Addressing on if she aligns more left-wing or right-wing, Deena said, for her, the issue in question is more important than her overall political stance. “There is always a question about my political stance on an issue,” she said, “People do play divisional and factional politics, but for me, as someone who has experience on the ground working with people from different walks of life, experience in the business, and the knowledge of multiple degrees under my belt, I feel it’s important to take a political stance on an issue after taking into consideration the socio-economic, political, environmental aspects of the issue, and the context of the issue and then taking a stance backed up by evidence and the resources at hand to make the best possible decision. I always say I do not like to play factional politics. My stance depends on the issue.”
Some of the key issues Deena faces as a politician in Scotland are issues female politicians the world over face. “It’s still a man’s world, even in the Western world, so women like myself come across an intersectionality of challenges like ageism, sexism, and racism. The leadership programmes I have participated in have allowed me to build a massive network, both within the party and outside it, and with the support of my community I have managed to go forward,” Deena said, adding, “One of the biggest things I want to achieve as Scottish Executive is to ensure representation within the party and within the Government. Last year was only the first time ever that the Government elected a woman of colour here. I’m going to be working really hard to create more opportunities for representation.”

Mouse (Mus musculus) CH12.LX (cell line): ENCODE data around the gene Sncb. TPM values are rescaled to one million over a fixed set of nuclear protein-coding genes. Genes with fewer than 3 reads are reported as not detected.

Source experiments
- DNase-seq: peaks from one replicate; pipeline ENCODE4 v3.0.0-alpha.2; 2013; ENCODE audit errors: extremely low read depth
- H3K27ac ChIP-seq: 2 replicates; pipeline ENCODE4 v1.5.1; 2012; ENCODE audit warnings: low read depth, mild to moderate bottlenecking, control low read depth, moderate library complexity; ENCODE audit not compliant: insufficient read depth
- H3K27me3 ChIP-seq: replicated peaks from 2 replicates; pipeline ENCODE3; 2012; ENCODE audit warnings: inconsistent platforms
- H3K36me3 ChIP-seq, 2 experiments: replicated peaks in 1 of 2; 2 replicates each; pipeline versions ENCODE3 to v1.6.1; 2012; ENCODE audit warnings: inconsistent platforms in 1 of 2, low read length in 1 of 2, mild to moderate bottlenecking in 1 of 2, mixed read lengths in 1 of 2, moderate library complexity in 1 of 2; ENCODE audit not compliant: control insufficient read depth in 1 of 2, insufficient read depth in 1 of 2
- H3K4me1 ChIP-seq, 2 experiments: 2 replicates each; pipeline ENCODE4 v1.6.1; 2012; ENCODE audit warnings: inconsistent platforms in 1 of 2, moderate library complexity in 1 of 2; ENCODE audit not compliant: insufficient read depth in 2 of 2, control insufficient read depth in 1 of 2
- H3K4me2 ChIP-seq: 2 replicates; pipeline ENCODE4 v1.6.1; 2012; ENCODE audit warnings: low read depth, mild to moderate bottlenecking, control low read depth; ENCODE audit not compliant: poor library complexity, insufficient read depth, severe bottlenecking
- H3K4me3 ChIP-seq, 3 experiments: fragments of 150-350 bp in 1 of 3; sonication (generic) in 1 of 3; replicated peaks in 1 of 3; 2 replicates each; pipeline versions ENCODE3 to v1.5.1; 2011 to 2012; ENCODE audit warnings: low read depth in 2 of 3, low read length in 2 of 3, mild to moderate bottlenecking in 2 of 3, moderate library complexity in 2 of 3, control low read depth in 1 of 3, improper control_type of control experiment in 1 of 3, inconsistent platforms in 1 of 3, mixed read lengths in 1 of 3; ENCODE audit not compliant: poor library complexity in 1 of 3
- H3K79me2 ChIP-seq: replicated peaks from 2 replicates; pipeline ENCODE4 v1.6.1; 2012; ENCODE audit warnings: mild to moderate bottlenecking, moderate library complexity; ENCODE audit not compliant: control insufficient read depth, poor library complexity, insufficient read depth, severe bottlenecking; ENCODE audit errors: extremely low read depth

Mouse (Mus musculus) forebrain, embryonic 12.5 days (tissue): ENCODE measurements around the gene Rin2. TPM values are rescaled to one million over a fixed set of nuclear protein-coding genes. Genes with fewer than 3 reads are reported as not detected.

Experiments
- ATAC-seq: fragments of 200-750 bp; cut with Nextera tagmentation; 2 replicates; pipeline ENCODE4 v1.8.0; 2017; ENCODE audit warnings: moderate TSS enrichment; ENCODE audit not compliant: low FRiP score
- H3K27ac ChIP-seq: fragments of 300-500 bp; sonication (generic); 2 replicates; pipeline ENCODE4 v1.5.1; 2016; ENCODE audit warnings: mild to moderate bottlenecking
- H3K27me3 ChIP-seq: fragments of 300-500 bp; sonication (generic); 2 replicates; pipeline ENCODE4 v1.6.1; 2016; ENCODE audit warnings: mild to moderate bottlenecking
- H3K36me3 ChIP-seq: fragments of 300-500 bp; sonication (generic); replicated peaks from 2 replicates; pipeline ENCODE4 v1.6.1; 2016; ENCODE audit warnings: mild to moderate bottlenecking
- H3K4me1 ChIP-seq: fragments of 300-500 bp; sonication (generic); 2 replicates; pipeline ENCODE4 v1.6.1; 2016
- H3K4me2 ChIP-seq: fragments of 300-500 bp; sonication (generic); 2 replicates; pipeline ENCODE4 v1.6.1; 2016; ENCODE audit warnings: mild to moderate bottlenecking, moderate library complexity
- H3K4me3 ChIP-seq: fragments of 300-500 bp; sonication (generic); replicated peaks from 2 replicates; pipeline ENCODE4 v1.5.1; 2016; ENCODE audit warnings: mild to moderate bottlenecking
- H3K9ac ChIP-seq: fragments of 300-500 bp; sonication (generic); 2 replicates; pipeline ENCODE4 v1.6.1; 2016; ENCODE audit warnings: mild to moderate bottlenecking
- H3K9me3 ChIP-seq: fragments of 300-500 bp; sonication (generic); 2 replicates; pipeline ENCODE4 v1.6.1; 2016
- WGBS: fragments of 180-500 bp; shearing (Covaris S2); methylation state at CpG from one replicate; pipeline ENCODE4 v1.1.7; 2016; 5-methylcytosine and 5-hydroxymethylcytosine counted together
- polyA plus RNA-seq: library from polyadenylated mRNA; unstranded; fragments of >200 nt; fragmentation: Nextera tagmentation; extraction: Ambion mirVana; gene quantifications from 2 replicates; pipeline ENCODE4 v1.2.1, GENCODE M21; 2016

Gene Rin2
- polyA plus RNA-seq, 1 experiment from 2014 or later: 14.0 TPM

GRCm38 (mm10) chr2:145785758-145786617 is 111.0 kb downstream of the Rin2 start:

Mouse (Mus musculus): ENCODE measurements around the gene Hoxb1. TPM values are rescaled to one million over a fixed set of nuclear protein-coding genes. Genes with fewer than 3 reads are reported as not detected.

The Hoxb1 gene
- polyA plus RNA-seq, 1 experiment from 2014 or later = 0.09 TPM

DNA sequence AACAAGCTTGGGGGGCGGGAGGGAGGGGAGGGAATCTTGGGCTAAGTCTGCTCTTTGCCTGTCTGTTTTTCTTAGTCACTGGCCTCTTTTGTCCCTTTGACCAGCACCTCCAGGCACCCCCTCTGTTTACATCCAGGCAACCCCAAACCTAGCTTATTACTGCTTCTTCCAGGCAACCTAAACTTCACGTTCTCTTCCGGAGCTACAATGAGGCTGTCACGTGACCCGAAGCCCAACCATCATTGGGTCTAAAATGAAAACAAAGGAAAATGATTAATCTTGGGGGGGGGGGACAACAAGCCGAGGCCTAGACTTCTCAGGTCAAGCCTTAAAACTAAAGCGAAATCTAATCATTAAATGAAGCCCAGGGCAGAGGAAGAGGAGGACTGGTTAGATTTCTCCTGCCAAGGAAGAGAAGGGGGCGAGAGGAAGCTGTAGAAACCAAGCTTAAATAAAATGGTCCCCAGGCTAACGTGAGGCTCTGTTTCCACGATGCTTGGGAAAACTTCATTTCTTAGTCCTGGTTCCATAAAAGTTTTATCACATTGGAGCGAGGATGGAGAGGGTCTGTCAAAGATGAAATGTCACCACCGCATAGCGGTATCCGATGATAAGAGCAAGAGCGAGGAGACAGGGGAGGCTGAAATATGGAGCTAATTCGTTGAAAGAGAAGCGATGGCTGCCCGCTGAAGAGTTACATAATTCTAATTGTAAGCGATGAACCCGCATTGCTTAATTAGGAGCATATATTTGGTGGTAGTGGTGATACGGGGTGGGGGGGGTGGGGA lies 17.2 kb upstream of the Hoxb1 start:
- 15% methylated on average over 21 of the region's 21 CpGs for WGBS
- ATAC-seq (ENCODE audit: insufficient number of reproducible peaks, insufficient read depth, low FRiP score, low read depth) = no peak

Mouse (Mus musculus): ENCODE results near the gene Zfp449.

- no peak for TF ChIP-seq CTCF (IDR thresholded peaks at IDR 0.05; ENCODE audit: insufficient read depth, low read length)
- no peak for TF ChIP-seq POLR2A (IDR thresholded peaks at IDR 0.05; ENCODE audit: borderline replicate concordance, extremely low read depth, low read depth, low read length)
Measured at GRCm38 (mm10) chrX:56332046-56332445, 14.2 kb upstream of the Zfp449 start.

As a woman in politics, and a woman of colour in politics, Deena shared that she does face a significant amount of abuse on social media, noting that even the highest political candidates face gender-based harassment online, and she herself deals with it every day, but her not-so-secret weapon is “this beautiful button called ‘block’ that I use all the time”.
Another major challenge Deena shared she struggles with is gatekeeping, noting that even in Scottish politics, it is an issue. “Older politicians do kind of try to block you from moving further. I’ve spoken about it very openly in the media before and shared my own personal experiences where I’ve had elected members try to block my candidacy and campaigns by using tactics like paper candidates to block nominations, but these are challenges I’ve faced and overcome with strong support from my community and by not being afraid to call issues and being able to voice my challenges.”
The power of not giving up on your dreams
As a woman who has made it in politics in a country not her own, Brunch asked Deena what advice she would impart to other girls and women looking to take the plunge and go into politics, whether back home in Sri Lanka or anywhere else in the world.
“When I started my journey, people thought my dream was a joke – I had come here as an international student and I was told to be realistic and get a real job,” Deena recalled, “I think, for, me, the number one piece of advice would be normalising that your dreams are real dreams that are achievable. One of the things I want to tell young women and girls is to not be afraid to dream and work towards your goals. Don’t let other people’s words and limited mindsets or beliefs impose any implications and restrictions on your dreams. Go after what you need, believe in it, have mentors, reach out to people, get the support you need, and you will see your dream become reality.”